(Rewrites throughout, updates prices; adds comment, NEW YORK dateline, ICE data)
NEW YORK/LONDON, Sept 17 (Reuters) - Arabica coffee futures on ICE fell to the lowest in more than 12 years on Monday, pressured by ample global supplies and the weak Brazilian currency, while sugar prices tumbled more than 4 percent on the possibility of strong Indian exports.
* December arabica coffee settled down 2.4 cent, or 2.4 percent, at 97.3 cents per lb, after touching the lowest since July 2006 at 97.15 cents.
* Earlier weakness in the Brazilian real against the U.S. dollar was a source of pressure on the market already weighed down by abundant global supplies, traders said.
* A weaker currency in the top grower improves local currency returns on dollar-traded commodities like coffee, encouraging producers to sell more beans.
* “Producers are selling and I think that’s where the more recent weakness has come from,” one dealer said.
* Expectations for a record crop from top grower Brazil also continued to pressure prices, dealers said.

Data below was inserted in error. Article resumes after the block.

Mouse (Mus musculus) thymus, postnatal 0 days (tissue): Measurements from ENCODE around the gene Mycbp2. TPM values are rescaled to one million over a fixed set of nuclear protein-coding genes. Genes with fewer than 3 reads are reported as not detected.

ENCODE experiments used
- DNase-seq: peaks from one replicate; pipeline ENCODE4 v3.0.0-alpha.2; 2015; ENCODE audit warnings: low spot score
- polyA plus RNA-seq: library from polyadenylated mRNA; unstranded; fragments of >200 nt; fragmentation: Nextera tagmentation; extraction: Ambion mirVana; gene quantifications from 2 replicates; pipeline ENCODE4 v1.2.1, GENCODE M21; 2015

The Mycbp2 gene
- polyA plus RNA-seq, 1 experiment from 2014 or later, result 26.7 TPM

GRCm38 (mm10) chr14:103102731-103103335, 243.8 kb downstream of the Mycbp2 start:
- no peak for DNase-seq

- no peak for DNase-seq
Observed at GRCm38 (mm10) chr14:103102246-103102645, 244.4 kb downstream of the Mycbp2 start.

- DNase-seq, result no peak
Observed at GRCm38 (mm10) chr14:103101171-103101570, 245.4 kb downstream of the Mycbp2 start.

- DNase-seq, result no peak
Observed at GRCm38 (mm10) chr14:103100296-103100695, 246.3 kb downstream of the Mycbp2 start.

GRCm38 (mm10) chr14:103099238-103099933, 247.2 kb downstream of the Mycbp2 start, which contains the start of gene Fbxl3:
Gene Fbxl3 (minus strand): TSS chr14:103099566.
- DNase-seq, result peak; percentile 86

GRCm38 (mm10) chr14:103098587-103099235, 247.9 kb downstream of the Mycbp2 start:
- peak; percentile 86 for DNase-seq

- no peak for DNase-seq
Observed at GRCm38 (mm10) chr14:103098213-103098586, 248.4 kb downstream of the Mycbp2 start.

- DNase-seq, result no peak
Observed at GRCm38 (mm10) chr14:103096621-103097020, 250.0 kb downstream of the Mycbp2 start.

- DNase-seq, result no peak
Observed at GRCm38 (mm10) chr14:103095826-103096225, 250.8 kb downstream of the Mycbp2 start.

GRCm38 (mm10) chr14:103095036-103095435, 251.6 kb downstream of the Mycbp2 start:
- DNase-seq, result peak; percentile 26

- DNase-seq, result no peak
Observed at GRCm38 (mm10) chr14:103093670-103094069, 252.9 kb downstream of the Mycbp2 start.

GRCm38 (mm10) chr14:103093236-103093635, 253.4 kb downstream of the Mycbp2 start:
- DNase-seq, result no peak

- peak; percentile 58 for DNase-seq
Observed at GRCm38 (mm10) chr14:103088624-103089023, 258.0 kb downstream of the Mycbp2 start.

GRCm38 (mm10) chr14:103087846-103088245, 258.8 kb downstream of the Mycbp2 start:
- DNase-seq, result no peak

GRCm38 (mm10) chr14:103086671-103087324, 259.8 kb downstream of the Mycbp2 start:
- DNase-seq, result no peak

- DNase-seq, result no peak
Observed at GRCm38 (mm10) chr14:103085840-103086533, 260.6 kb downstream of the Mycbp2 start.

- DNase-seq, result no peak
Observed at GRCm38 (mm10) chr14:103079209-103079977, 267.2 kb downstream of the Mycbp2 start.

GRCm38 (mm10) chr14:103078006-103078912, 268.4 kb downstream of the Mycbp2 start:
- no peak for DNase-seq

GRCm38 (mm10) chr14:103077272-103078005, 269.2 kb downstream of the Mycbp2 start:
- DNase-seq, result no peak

* Technically, the second-position contract neared oversold levels, though speculators were still hesitant to cover short positions in large volume, dealers said.
* Meanwhile, coffee producers are seeking urgent meetings with major customers such as Nestle, Jacobs Douwe Egberts and Starbucks to find ways to shore up prices that have slid to 12-year lows.
* November robusta coffee settled down $10, or 0.7 percent, at $1,479 per tonne.
* October raw sugar closed down 0.53 cent, or 4.8 percent, at 10.63 cents per lb, the spot contract’s biggest one-day tumble since June 4.
* “The market’s expectation of imminent sugar exports out of India as the government considers increased subsidy levels has put a damper on short-covering activity,” Nick Penney, senior trader at Sucden Financial, said in a note.
* U.S. government data late on Friday showed speculators had cut their net short position from the prior week’s record bearish stance as total open interest dropped sharply.
* Total open interest in raw sugar futures, however, fell for the 16th straight session to reach 845,807 lots on Friday when prices slumped 4.5 percent, ICE data show.
* December white sugar settled down $9.60, or 2.8 percent, at $330.10 per tonne.
* December New York cocoa settled up $17, or 0.8 percent, at $2,236 per tonne.
* Above average rainfall in most of Ivory Coast’s cocoa regions last week continued to boost the October-to-March main crop, farmers said, despite fears the humidity could impact bean drying.
* December London cocoa settled up 1 pound, or 0.1 percent, at 1,585 pounds per tonne. (Reporting by Marcy Nicholson in New York and Ana Ionova in London; editing by David Evans/Emelia Sithole-Matarise and Grant McCool)